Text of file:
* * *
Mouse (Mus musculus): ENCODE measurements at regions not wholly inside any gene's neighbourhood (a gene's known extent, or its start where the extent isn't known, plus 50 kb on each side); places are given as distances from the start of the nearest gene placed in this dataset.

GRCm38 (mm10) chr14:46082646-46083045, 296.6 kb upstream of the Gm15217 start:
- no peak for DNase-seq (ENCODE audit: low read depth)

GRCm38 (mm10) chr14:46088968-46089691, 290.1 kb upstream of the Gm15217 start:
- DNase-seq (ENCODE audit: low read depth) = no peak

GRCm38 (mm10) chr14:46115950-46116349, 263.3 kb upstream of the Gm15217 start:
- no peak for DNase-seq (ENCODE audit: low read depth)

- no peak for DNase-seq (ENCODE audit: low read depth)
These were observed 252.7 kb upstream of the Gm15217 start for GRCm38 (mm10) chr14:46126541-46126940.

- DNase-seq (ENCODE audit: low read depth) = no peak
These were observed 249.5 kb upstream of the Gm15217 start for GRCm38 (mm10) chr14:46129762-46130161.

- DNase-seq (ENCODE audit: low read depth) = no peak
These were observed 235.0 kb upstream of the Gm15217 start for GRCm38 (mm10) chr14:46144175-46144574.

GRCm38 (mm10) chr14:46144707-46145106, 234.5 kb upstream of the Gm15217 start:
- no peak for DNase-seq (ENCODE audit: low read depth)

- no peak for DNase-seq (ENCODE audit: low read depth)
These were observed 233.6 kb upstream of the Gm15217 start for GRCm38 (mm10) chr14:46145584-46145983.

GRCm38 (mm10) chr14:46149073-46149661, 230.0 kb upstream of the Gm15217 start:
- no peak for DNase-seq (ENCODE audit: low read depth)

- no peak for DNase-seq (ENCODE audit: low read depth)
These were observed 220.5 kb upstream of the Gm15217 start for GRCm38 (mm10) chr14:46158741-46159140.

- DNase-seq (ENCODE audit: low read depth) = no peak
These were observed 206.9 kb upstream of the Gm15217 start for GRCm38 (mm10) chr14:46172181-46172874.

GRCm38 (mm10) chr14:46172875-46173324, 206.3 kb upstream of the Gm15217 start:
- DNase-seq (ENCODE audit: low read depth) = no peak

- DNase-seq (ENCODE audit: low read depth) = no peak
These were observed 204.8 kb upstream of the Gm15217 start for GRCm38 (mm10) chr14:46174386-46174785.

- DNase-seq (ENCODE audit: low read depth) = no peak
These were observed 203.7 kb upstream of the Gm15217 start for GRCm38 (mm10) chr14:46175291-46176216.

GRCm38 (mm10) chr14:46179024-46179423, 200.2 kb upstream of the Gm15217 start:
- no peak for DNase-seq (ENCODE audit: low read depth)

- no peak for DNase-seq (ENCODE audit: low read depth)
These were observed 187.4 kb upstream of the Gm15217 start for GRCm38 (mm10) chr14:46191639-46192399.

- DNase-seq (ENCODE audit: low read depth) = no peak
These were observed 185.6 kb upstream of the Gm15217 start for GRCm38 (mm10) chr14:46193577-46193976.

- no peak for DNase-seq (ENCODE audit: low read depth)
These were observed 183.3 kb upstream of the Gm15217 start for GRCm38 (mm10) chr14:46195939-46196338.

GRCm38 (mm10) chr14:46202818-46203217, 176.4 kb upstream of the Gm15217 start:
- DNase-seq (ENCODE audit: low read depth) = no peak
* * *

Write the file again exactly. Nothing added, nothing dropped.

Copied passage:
Mouse (Mus musculus): ENCODE measurements at regions not wholly inside any gene's neighbourhood (a gene's known extent, or its start where the extent isn't known, plus 50 kb on each side); places are given as distances from the start of the nearest gene placed in this dataset.

GRCm38 (mm10) chr14:46082646-46083045, 296.6 kb upstream of the Gm15217 start:
- no peak for DNase-seq (ENCODE audit: low read depth)

GRCm38 (mm10) chr14:46088968-46089691, 290.1 kb upstream of the Gm15217 start:
- DNase-seq (ENCODE audit: low read depth) = no peak

GRCm38 (mm10) chr14:46115950-46116349, 263.3 kb upstream of the Gm15217 start:
- no peak for DNase-seq (ENCODE audit: low read depth)

- no peak for DNase-seq (ENCODE audit: low read depth)
These were observed 252.7 kb upstream of the Gm15217 start for GRCm38 (mm10) chr14:46126541-46126940.

- DNase-seq (ENCODE audit: low read depth) = no peak
These were observed 249.5 kb upstream of the Gm15217 start for GRCm38 (mm10) chr14:46129762-46130161.

- DNase-seq (ENCODE audit: low read depth) = no peak
These were observed 235.0 kb upstream of the Gm15217 start for GRCm38 (mm10) chr14:46144175-46144574.

GRCm38 (mm10) chr14:46144707-46145106, 234.5 kb upstream of the Gm15217 start:
- no peak for DNase-seq (ENCODE audit: low read depth)

- no peak for DNase-seq (ENCODE audit: low read depth)
These were observed 233.6 kb upstream of the Gm15217 start for GRCm38 (mm10) chr14:46145584-46145983.

GRCm38 (mm10) chr14:46149073-46149661, 230.0 kb upstream of the Gm15217 start:
- no peak for DNase-seq (ENCODE audit: low read depth)

- no peak for DNase-seq (ENCODE audit: low read depth)
These were observed 220.5 kb upstream of the Gm15217 start for GRCm38 (mm10) chr14:46158741-46159140.

- DNase-seq (ENCODE audit: low read depth) = no peak
These were observed 206.9 kb upstream of the Gm15217 start for GRCm38 (mm10) chr14:46172181-46172874.

GRCm38 (mm10) chr14:46172875-46173324, 206.3 kb upstream of the Gm15217 start:
- DNase-seq (ENCODE audit: low read depth) = no peak

- DNase-seq (ENCODE audit: low read depth) = no peak
These were observed 204.8 kb upstream of the Gm15217 start for GRCm38 (mm10) chr14:46174386-46174785.

- DNase-seq (ENCODE audit: low read depth) = no peak
These were observed 203.7 kb upstream of the Gm15217 start for GRCm38 (mm10) chr14:46175291-46176216.

GRCm38 (mm10) chr14:46179024-46179423, 200.2 kb upstream of the Gm15217 start:
- no peak for DNase-seq (ENCODE audit: low read depth)

- no peak for DNase-seq (ENCODE audit: low read depth)
These were observed 187.4 kb upstream of the Gm15217 start for GRCm38 (mm10) chr14:46191639-46192399.

- DNase-seq (ENCODE audit: low read depth) = no peak
These were observed 185.6 kb upstream of the Gm15217 start for GRCm38 (mm10) chr14:46193577-46193976.

- no peak for DNase-seq (ENCODE audit: low read depth)
These were observed 183.3 kb upstream of the Gm15217 start for GRCm38 (mm10) chr14:46195939-46196338.

GRCm38 (mm10) chr14:46202818-46203217, 176.4 kb upstream of the Gm15217 start:
- DNase-seq (ENCODE audit: low read depth) = no peak